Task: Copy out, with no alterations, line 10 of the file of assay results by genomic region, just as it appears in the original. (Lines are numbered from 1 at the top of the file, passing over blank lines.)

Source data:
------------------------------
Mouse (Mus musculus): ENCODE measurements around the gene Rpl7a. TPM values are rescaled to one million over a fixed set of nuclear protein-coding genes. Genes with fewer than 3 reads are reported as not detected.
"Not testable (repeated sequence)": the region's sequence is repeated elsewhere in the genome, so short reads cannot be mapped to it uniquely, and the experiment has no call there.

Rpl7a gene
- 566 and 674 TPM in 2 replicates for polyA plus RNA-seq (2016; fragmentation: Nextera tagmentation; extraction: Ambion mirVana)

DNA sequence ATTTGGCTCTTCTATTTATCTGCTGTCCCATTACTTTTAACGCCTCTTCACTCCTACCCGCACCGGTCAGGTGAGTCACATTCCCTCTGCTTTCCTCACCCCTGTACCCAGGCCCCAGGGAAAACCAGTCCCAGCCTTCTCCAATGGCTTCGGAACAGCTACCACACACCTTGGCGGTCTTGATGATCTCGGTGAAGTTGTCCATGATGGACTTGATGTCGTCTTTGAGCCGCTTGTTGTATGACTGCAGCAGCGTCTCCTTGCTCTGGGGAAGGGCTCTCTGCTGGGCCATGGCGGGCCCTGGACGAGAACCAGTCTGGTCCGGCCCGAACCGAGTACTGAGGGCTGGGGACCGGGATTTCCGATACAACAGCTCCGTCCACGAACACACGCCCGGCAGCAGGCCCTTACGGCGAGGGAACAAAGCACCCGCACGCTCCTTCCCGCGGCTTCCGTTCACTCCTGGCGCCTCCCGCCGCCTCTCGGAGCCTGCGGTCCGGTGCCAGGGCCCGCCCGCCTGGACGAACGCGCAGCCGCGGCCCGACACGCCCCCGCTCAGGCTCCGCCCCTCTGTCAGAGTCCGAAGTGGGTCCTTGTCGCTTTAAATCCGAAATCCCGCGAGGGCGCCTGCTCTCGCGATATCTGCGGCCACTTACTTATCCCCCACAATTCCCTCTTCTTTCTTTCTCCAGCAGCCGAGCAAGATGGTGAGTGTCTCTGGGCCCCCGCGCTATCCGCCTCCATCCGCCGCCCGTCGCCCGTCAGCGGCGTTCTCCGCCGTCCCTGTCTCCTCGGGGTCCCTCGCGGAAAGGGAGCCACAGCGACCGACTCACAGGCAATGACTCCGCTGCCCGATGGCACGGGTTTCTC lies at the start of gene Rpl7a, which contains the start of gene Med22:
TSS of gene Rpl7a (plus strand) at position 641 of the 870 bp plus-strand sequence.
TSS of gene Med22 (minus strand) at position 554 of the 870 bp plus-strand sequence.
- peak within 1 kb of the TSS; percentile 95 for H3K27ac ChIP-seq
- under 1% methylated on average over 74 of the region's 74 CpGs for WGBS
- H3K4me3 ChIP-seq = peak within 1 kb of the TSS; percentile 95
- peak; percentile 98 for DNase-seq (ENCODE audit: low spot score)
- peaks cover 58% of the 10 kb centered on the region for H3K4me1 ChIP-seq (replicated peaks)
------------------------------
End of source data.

- H3K4me3 ChIP-seq = peak within 1 kb of the TSS; percentile 95